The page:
Peter Lee (aka China Hand)
has some valuable remarks on US-China policy
that help to put the
trade war in perspective:
There is a certain amount ofOMG how did we get here??handwringing over the escalating trade war between the US and China. BS. The decoupling strategy of the US China hawks is proceeding as planned. And economic pain is a feature, not a bug . . . Failure of trade negotiations was pretty much baked in, thanks to Lightizer's maximalist demands. And that was fine with the China hawks. Because their ultimate goal was to decouple the US & PRC economies, weaken the PRC, and make it more vulnerable to domestic destabilization and global rollback. If decoupling shaved a few points off global GDP, hurt American businesses, or pushed the world into recession, well that's the price o' freedom . . . Between the global economic slowdown and the regional military buildup, I guesstimate the cost of taking on the PRC at a trillion dollars over the next decade. But like they say, War with China: one trillion dollars. Postponing the loss of US hegemony in the Pacific: priceless.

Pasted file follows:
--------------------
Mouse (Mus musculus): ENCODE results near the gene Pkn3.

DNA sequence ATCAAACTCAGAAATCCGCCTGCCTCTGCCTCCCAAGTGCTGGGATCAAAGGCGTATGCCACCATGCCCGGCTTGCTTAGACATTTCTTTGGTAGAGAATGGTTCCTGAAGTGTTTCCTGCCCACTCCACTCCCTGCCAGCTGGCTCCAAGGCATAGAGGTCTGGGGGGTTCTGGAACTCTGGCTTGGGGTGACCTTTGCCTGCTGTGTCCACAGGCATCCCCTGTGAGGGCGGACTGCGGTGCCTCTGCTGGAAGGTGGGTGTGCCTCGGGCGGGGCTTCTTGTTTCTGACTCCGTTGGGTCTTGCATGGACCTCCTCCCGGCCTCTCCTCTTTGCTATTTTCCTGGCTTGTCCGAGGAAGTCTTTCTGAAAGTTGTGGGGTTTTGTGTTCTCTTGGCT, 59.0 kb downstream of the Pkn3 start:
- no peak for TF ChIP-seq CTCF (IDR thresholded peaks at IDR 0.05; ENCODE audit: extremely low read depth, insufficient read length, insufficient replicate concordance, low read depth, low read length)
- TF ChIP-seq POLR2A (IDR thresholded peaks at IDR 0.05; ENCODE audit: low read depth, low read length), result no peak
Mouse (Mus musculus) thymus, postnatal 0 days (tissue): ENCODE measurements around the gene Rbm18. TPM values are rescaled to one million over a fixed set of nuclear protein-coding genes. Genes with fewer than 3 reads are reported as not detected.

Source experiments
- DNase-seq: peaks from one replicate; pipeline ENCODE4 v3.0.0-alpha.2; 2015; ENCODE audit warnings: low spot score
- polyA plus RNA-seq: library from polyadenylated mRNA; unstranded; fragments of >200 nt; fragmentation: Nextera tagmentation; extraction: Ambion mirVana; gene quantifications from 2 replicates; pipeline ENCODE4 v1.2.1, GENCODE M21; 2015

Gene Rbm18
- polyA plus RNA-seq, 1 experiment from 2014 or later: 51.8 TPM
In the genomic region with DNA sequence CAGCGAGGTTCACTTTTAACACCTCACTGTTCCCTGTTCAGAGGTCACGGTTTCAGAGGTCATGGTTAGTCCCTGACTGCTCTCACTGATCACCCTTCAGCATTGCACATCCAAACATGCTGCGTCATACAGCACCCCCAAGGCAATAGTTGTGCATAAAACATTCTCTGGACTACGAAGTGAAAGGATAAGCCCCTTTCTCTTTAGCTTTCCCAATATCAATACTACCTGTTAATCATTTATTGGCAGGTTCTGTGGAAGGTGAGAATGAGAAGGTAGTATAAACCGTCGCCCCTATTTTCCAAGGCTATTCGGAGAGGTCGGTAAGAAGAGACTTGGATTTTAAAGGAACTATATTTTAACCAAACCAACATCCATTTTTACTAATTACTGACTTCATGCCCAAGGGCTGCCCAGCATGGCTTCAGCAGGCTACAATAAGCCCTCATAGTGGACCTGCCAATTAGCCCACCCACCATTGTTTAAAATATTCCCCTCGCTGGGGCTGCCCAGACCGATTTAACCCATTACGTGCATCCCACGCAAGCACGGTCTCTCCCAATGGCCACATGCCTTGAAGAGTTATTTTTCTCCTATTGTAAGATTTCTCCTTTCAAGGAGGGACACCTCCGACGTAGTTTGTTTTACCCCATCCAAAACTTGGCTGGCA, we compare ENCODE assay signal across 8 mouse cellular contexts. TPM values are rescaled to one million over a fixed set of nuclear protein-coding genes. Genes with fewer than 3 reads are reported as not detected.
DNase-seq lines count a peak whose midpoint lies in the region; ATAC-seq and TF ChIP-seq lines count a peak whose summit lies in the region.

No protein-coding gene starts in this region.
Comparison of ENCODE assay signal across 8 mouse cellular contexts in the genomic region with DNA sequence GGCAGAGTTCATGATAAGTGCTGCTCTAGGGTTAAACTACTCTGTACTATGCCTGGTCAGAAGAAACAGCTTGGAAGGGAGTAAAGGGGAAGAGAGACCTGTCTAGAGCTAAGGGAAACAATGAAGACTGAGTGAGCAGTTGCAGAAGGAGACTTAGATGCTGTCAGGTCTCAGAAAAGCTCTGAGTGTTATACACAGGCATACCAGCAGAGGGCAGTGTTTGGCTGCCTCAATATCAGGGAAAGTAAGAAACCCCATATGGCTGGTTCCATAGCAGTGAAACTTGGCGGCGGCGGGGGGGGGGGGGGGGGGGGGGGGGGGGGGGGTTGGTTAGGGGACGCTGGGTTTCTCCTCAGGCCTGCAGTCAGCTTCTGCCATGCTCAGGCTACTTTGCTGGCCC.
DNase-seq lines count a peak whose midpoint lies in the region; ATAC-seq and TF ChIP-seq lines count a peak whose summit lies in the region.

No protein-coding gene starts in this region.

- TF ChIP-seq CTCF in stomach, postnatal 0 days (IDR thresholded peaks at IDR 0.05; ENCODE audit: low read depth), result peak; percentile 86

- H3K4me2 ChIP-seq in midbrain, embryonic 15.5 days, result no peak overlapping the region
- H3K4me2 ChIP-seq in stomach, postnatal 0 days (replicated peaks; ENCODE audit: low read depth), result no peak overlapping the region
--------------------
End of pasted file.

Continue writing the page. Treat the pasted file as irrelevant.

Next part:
Bankers creating money by lending to speculators is the ultimate source of endemic instability in financial markets. Neoclassical economics entirely erases the role of bankers; hence its dismal record in explaining and predicting financial crises. Hyman Minsky worked out a compelling explanation for intrinsic financial instability quite some time ago. In a paper presented in 2012, notable economist Steve Keen contrasts Minsky's theory of instability to the equilibrium-oriented theories of neoclassical economics. Minsky's theory satisfies by virtue of being easy to understand and providing plausible explanations of such perplexing situations as the stagflation of the 1970s and the suddenness of the contraction after the 2007 debt crisis. Keen does a fine job of presenting Minsky and there's some particularly useful discussion of the possible outcomes to a debt crisis (which we are likely to be facing again in the near future):